File Synchronization with rsync

Microsoft SyncToy is a very helpful tool for 1-way or 2-way file synchonization. But it hasn’t been updated since 2009 and of course its not for Linux 🙂

rsync

Its a very good command based tool which can get the 1-way file synchonization done neatly (the logo does look unprofessional but this tool isn’t).

Installing rsync on Ubuntu

It is by default installed on Ubuntu (tested on both 12.04 and 12.10 distributions) but incase it isn’t, then run the following command:

sudo apt-get install rsync

Structure of rsync command

Following is the structure of the simple yet powerful rsync command:

rsync [options] [source-folder] [destination-folder]

Possible options

  • -a or –archive can be used for archive which means timestamps and ownerships will be retained.
  • -z or –compress can be used for compress mode which means bandwidth can be saved but CPU power will be consumed
  • -v or –verbose can be used to display information when rync is transfering, otherwise it does so silently.
  • -n or –dry-run can be used to display what will happen if this rync command is executed. No changes will take place
  • –progress does what the name says. It will display the %age, transfer rate etc.
  • –size-only will compare files based on their size instead of hashes. This way less CPU power is will consumed.
  • –delete will delete all the files from the destination folder that are not present in the source folder.

Source and Destination Folders

The trailing slash / at the end of the destination is important.

Fix Dropbox “Unable to monitor filesystem” error in Ubuntu (Linux)

Dropbox is in my view the best cloud based file synchronization service. Recently I started getting this error on my Ubuntu OS Unable to monitor filesystem. The screenshot is:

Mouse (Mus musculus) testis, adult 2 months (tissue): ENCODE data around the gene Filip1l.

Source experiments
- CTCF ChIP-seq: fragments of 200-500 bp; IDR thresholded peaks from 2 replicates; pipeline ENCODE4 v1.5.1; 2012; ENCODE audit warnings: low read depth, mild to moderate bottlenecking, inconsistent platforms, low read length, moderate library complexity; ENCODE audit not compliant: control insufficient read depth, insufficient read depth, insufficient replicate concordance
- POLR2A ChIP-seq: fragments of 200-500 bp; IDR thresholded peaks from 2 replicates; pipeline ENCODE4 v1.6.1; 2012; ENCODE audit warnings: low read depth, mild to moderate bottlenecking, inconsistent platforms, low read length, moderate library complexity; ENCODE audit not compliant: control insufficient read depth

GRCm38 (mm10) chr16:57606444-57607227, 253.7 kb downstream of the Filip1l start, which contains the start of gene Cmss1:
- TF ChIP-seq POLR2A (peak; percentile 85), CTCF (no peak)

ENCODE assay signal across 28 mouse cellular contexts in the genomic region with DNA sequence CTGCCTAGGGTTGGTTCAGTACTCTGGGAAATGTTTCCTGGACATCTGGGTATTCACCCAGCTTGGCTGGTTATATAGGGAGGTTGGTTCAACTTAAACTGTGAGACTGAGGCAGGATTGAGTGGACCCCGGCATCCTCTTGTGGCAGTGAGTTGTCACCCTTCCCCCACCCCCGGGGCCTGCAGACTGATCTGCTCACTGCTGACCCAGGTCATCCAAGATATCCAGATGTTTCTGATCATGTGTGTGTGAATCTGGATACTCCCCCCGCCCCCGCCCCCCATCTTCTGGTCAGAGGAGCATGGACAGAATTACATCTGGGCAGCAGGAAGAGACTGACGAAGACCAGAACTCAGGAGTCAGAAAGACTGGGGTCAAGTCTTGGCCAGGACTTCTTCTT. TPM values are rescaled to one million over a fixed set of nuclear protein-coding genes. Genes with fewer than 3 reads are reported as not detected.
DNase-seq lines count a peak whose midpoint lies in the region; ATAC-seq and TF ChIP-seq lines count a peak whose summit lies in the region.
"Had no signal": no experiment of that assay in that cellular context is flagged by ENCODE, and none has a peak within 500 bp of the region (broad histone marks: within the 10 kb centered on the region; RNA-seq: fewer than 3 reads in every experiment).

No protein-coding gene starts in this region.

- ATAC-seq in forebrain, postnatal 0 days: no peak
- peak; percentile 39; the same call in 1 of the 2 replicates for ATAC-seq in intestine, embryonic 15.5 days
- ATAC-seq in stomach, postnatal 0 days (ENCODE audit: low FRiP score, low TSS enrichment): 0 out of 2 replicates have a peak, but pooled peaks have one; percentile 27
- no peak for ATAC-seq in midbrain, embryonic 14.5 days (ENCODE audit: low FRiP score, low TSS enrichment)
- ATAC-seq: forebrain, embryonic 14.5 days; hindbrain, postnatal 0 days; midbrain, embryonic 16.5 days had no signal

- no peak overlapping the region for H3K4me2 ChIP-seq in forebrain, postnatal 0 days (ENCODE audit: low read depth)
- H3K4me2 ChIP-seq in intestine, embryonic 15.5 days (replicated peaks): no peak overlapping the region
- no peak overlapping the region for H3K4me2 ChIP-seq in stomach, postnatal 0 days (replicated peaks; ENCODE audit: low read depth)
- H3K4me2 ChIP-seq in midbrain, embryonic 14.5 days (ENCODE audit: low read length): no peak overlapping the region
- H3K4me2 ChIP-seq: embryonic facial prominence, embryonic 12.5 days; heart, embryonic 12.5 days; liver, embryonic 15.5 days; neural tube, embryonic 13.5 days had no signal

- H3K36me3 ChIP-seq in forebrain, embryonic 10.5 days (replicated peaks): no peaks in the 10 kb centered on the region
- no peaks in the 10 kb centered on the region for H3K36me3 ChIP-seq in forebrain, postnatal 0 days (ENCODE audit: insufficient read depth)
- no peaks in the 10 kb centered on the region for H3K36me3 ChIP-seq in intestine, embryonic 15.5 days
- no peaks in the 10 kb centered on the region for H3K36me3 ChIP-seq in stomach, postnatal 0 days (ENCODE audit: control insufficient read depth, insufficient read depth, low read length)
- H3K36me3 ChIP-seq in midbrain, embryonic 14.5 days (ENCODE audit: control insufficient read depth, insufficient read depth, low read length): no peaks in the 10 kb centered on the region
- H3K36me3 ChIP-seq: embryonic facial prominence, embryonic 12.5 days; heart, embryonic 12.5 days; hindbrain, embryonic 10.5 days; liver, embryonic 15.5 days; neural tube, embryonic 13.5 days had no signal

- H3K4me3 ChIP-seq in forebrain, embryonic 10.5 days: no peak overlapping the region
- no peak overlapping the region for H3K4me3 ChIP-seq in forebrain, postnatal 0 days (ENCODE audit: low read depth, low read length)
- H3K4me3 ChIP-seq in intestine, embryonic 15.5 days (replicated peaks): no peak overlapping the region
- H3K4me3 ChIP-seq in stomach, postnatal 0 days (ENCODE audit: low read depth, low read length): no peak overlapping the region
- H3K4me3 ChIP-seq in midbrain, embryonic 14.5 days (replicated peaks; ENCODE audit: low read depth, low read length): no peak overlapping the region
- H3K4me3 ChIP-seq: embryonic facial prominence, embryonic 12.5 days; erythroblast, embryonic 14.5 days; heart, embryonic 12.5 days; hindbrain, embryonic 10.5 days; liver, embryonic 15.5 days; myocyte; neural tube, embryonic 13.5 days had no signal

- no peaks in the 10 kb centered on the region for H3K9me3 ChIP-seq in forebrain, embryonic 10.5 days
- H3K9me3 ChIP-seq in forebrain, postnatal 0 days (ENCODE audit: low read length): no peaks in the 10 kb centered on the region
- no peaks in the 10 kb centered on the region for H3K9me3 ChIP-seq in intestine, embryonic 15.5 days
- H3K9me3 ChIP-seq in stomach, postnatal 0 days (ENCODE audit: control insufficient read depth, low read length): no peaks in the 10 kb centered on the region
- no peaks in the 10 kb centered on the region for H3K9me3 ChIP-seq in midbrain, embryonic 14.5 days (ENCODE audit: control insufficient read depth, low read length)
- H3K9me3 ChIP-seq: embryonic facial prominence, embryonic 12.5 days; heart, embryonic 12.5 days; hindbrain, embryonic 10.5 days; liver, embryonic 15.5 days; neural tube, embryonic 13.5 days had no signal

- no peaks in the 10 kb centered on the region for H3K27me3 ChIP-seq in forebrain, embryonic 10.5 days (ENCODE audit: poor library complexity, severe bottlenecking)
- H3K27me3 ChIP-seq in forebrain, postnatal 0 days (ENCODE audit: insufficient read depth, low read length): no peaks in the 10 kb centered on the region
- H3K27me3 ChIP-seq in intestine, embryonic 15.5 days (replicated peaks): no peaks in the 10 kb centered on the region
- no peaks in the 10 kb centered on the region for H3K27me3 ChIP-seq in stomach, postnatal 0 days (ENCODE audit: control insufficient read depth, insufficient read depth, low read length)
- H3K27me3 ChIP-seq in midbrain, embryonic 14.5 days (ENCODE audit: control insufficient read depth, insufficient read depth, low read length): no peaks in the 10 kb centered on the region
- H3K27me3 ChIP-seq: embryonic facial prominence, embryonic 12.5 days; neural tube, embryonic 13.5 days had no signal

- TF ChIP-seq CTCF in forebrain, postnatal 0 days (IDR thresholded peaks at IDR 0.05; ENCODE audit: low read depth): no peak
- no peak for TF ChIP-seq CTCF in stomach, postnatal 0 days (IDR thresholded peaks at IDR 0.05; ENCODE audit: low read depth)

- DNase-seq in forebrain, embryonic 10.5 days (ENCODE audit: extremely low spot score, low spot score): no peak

Dropbox Error - Unable to monitor filesystem

Dropbox Error – Unable to monitor filesystem

Additional instructions were (as mentioned in the screenshot) Please run “echo 100000 | sudo tee /proc/sys/fs/inotify/max_user_watches” and restart Dropbox to correct the problem

To my knowledge, there are three ways of fixing this problem:

  1. Run the command as instructed
    Open up the terminal window, type the command:

    echo 100000 | sudo tee /proc/sys/fs/inotify/max_user_watches

    and restart dropbox. Restart can be done manually by right clicking on the icon and selecting “Quit Dropbox” and then start by typing Dropbox in the Unity Dash. Or simply run the following commands:

    sudo dropbox stop
    sudo dropbox start

    This will fix it as long as your system is running. After a restart, these settings will be cleared.
    Update: Also note that for starting the sudo can be skipped also as mentioned in the comments.

  2. Add the command to the rc.local file
    This file (script) is run at the end of each multiuser runlevel. Open this file in the editor with the following command:

    sudo vim /etc/rc.local

    Add the following before the exit 0 line:

    echo 100000 | sudo tee /proc/sys/fs/inotify/max_user_watches

    This will fix it even if your system restarts.

  3. Add the command to the System Configuration File
    Open the System Configuration file (sysctl.conf) using the command:

    sudo vim /etc/sysctl.conf

    Add the following line at the end:

    fs.inotify.max_user_watches = 1048576

    Although the changes have been saved but have not yet been applied. To apply either restart your machine or run the following commands:

    sudo sysctl -p
    sudo dropbox stop
    sudo dropbox start